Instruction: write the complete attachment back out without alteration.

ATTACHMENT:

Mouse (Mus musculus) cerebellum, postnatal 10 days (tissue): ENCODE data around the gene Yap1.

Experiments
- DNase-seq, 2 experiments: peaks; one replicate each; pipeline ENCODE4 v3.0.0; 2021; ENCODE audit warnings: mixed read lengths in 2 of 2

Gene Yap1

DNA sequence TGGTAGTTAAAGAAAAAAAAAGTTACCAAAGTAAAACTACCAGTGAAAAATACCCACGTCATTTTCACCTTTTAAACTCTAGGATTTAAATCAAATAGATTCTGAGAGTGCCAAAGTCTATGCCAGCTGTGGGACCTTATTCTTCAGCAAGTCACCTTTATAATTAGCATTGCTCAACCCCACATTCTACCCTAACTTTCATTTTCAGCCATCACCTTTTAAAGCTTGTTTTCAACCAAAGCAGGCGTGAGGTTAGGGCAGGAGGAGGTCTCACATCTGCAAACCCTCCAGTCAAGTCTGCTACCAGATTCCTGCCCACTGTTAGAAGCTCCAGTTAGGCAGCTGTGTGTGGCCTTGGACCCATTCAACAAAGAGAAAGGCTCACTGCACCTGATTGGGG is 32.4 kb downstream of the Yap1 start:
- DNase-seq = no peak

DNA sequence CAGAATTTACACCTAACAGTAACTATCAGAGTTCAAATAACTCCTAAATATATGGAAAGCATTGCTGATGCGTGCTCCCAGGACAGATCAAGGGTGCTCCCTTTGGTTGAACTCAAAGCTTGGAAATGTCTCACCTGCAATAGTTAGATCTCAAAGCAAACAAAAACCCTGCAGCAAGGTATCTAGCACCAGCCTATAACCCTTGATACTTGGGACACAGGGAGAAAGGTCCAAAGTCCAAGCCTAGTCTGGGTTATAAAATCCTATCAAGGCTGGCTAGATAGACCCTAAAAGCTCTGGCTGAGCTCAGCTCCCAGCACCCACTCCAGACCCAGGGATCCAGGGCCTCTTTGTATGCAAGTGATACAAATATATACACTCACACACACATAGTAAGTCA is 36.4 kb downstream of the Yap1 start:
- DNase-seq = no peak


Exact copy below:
Mouse (Mus musculus) cerebellum, postnatal 10 days (tissue): ENCODE data around the gene Yap1.

Experiments
- DNase-seq, 2 experiments: peaks; one replicate each; pipeline ENCODE4 v3.0.0; 2021; ENCODE audit warnings: mixed read lengths in 2 of 2

Gene Yap1

DNA sequence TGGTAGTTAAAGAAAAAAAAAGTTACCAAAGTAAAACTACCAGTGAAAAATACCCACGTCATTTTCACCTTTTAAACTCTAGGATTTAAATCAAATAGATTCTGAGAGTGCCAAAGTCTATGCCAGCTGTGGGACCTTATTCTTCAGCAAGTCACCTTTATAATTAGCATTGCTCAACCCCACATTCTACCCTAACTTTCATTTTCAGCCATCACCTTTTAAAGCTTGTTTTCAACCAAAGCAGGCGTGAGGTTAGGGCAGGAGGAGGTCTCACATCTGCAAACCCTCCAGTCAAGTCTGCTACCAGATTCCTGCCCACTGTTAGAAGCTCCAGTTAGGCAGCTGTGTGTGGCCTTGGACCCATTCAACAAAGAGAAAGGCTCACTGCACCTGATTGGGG is 32.4 kb downstream of the Yap1 start:
- DNase-seq = no peak

DNA sequence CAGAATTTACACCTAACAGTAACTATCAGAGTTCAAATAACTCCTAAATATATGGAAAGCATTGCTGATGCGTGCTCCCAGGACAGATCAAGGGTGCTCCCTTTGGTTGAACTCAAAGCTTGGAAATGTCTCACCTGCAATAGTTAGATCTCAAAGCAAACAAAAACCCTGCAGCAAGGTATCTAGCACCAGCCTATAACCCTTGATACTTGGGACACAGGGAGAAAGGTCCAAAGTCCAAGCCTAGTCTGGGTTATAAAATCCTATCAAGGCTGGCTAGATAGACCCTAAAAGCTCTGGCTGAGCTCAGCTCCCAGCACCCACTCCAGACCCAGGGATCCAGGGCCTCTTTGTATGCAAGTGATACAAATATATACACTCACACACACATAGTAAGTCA is 36.4 kb downstream of the Yap1 start:
- DNase-seq = no peak